The owner of a head shop in Franklin County said he will work to repair his name, tarnished by drug charges later dismissed in court.

Scott Arnold-Micke, co-owner of the Peace of Mind store in Sullivan, says he was vindicated Tuesday when the delivery of controlled substance charges against him were dropped.

“I am happy to put this behind me,” he said. “Now I can start the process of rebuilding my reputation and standing in the community from the damage that has been done.”

In December 2018, Micke, 43, of Irondale, was charged with a Class A felony of distribution of a controlled substance in a protected location. The charge later was amended to a Class C felony of delivery of a controlled substance.

Authorities said the distribution charge stems from the sale of CBD oil, a “schedule 1 controlled substance,” at the store, as well as pipes commonly used to smoke methamphetamine and marijuana, items to extract THC from marijuana plants, items to smoke THC wax and containers to hide marijuana, according to the probable cause statement filed in the Franklin County Prosecutor’s Office.

Micke has contended that all the products sold in the store are legal under state law, and were legal when a search warrant for his store was issued July 24, 2018.

“I pray that in the future there is more thought put into actions that could damage someone’s life and business,” Micke told The Missourian.

Associate Circuit Judge Stan Williams dismissed the charges during a hearing Tuesday afternoon.

“The law is super clear,” Micke told The Missourian. “We are back to selling everything at the store.”

The initial charge of distribution in a “protected location” referred to the proximity of the shop to a school and park. The Sullivan Peace of Mind store is located within 1,000 feet of a Sullivan municipal park, and within 2,000 feet of Sullivan Elementary School.

Investigation

Two other Peace of Mind stores, located in Festus and Park Hill, also were searched in July 2018, but resumed selling CBD products a short time later. A fourth store is located in Rolla.

According to the Sullivan Police Department, an investigation began when Sullivan police and the Franklin County Sheriff’s Office received complaints concerning activities at the Sullivan location.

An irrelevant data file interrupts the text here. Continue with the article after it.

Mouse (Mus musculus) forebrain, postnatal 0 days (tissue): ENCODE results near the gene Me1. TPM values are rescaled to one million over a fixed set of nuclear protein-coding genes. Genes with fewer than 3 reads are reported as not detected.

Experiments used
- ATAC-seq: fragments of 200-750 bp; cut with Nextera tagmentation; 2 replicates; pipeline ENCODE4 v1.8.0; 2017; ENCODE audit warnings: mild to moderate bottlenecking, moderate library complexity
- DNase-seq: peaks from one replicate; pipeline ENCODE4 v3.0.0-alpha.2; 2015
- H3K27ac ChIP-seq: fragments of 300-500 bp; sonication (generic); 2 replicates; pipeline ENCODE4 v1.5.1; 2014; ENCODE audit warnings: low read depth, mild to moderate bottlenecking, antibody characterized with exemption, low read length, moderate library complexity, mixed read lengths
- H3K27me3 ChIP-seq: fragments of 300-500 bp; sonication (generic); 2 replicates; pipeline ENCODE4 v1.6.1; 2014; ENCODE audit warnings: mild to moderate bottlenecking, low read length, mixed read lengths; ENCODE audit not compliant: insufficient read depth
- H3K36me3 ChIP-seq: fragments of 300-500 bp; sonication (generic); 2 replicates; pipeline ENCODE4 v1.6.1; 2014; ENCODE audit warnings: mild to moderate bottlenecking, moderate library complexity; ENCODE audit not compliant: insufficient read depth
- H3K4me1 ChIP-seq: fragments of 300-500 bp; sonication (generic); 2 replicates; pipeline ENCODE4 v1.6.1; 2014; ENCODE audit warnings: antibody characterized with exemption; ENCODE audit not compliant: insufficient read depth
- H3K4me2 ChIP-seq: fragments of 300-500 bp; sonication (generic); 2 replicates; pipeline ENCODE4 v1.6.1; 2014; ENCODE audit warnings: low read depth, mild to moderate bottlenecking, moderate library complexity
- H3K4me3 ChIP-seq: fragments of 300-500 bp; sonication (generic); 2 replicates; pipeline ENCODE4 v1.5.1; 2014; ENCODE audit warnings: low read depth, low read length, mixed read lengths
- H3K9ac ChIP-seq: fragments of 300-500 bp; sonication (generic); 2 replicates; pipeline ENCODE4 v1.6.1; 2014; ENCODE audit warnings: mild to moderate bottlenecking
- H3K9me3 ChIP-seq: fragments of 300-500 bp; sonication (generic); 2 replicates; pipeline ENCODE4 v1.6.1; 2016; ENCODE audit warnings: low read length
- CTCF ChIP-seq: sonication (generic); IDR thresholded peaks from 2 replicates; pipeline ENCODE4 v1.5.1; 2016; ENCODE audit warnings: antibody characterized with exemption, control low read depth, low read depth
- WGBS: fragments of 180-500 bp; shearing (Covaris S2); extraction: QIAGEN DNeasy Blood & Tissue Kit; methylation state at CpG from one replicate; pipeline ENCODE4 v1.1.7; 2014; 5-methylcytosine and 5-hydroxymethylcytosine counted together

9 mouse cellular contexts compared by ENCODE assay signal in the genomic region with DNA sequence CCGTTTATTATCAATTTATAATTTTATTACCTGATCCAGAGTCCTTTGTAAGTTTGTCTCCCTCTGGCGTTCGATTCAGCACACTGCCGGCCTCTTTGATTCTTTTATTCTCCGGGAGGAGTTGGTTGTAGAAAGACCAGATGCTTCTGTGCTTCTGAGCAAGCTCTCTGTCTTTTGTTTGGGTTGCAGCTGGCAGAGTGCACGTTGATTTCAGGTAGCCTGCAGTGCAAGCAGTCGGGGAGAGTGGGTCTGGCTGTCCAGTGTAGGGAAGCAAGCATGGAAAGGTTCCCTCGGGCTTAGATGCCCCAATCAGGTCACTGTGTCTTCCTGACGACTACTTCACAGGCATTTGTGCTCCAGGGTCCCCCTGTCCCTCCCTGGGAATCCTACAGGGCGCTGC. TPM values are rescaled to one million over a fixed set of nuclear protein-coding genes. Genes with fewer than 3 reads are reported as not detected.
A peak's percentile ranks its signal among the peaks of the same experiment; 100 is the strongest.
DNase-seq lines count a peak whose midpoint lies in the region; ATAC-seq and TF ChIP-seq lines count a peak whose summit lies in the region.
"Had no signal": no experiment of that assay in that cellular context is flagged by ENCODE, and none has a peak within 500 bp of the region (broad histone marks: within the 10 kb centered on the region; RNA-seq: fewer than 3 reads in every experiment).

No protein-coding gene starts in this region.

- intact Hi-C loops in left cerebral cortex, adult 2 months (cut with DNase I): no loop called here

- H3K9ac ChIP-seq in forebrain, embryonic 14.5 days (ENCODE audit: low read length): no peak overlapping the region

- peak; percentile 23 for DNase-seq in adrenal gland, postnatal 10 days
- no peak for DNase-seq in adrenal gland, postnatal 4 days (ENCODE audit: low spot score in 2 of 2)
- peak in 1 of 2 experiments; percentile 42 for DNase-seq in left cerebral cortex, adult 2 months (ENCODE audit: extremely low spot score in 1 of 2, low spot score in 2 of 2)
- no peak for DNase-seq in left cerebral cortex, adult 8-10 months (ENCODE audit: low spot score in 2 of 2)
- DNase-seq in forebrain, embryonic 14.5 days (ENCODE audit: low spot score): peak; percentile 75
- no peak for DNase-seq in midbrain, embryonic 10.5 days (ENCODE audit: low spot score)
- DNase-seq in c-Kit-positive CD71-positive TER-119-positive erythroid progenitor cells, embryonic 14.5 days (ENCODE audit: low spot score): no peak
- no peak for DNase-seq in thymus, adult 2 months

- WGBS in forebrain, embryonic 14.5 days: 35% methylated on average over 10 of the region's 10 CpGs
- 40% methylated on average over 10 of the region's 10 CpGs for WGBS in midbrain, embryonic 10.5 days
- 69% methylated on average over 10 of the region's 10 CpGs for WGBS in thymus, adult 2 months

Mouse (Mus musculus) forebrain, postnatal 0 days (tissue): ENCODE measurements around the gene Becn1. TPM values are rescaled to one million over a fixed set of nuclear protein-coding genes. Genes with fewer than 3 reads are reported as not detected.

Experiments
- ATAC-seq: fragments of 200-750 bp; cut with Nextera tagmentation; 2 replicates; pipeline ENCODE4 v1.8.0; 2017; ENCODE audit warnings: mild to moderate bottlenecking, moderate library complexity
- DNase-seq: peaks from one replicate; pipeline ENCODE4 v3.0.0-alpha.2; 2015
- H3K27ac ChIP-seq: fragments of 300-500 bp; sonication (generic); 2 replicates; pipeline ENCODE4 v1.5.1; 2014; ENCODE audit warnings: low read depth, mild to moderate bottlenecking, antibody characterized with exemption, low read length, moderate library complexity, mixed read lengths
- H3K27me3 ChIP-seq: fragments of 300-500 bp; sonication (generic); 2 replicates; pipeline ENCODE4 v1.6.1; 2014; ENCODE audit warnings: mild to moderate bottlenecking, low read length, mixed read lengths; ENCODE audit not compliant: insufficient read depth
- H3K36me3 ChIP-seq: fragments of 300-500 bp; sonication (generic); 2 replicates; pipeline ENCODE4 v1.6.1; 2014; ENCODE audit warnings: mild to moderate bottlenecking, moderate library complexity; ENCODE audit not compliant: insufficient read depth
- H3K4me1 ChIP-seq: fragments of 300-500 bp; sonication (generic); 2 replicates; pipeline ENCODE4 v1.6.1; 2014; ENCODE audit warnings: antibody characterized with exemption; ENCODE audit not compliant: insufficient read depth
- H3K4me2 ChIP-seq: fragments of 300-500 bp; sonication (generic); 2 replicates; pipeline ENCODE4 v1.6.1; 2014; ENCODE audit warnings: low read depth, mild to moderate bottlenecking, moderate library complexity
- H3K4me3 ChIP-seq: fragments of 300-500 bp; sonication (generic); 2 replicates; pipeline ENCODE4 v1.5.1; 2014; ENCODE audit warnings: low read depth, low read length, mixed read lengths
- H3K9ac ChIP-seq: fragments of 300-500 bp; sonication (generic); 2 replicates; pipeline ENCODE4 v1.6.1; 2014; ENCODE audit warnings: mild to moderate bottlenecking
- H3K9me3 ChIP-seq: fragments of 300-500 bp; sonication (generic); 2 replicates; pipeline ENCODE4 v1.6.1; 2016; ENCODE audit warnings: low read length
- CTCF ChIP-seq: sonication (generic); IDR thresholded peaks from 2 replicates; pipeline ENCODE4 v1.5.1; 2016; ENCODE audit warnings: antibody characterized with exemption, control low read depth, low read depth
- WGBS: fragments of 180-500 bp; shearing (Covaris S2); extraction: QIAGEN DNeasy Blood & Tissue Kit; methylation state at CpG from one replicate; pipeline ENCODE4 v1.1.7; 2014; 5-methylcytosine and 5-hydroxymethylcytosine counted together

Narcotics detectives obtained samples of products being sold by the stores. These samples were tested by the Missouri State Highway Patrol laboratory. Testing showed that the items contained “cannabidiol” which is a controlled substance.

The Multi-County Narcotics and Violent Crimes Enforcement Unit (MCNVCEU), the Mineral Area Drug Task Force and the Jefferson County Sheriff’s Department were working in cooperation during the investigation.

Following the search of the store, Micke explained that all products sold in the store are legal under state law.

“We are a family-owned and -operated business,” Micke stated at  the time. “The last thing we want to do is break any laws.”

Authorities seized numerous items, including CBD oil in various forms. A large variety of paraphernalia items used to process, store, hide and use controlled substances also were seized.

Return to Shelves

The CBD products were returned to the shelves of the Parks Hills store after St. Francois County 24th Circuit Associate Judge Joe Goff Jr. issued a judgment Dec. 7 overturning the validity of a search warrant executed at that location. Micke noted that the products at that time also were sold again at the Festus store.

“Jefferson County and St. Francios County agreed that the products that Peace of Mind were selling are legal and within the limits imposed by law,” Micke told The Missourian.

Micke had said that the store does not sell any derivatives of the marijuana plant, and items sold were all within the confines of the law. He added that the distributor of the products also is located in Missouri and operates under the same laws as the Peace of Mind stores.

Judge Goff wrote in his judgment that the basis for the search warrant was based on a belief that the premises contained controlled substances such as marijuana, synthetic marijuana, marijuana derivatives such as CBD oil or anything containing CBD oil, as well as drug paraphernalia for the same.

According to Micke, the product in question fell within legal limits set by state statute. The CBD products he sells are under three-tenths of a percent of THC and are legal. When the seizure occurred, Micke said he and a lot of customers were confused by the seizure.

Franklin County Prosecuting Attorney Matt Becker declined to comment.